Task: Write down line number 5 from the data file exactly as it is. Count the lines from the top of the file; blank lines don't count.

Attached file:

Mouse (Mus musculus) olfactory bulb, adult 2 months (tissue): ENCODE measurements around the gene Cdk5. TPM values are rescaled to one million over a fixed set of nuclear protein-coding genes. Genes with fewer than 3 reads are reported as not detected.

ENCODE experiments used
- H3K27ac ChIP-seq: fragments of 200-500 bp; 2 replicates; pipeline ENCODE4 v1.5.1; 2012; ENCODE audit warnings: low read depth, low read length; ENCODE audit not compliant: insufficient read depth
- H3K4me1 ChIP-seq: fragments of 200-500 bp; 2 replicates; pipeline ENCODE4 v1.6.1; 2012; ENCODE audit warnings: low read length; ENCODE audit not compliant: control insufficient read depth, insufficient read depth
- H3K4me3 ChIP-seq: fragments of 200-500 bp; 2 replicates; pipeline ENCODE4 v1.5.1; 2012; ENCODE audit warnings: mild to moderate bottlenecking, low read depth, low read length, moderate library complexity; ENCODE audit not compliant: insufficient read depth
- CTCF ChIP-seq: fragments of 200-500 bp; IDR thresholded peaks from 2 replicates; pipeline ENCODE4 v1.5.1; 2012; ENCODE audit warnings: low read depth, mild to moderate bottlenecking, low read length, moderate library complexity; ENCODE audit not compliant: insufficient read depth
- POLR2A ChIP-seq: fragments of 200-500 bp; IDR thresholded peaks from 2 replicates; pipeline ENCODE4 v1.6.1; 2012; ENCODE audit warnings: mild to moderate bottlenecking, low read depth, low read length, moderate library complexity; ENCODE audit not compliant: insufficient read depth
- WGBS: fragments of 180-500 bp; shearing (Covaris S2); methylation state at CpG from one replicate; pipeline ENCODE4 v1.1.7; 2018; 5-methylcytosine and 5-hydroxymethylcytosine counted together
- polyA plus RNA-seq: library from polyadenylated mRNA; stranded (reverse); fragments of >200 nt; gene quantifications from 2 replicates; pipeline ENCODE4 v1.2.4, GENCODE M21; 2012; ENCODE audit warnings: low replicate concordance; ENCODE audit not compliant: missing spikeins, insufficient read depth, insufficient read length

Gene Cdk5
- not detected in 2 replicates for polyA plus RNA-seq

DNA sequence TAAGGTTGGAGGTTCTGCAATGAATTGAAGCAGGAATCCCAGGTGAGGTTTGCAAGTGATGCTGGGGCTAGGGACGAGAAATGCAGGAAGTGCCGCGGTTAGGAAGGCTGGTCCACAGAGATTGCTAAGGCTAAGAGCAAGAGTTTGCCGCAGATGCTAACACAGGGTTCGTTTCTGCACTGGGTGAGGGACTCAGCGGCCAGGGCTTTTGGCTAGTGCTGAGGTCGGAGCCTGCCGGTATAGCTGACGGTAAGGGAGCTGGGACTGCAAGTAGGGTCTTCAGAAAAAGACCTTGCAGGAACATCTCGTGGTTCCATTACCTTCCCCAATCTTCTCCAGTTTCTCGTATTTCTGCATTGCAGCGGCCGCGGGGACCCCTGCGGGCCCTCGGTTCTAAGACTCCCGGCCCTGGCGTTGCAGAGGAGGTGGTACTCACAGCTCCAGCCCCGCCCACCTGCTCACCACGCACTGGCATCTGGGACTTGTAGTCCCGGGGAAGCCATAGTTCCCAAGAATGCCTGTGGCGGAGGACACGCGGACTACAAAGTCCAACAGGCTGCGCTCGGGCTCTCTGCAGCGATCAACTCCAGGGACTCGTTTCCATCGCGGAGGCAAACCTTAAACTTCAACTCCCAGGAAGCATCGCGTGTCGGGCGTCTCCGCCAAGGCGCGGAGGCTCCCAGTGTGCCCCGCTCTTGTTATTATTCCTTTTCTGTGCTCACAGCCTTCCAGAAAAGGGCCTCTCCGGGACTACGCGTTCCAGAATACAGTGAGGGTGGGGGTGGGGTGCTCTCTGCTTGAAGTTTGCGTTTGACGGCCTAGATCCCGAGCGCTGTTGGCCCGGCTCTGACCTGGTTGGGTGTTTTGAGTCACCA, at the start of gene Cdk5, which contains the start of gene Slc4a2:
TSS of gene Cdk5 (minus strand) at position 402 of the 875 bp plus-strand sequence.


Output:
- H3K4me3 ChIP-seq: fragments of 200-500 bp; 2 replicates; pipeline ENCODE4 v1.5.1; 2012; ENCODE audit warnings: mild to moderate bottlenecking, low read depth, low read length, moderate library complexity; ENCODE audit not compliant: insufficient read depth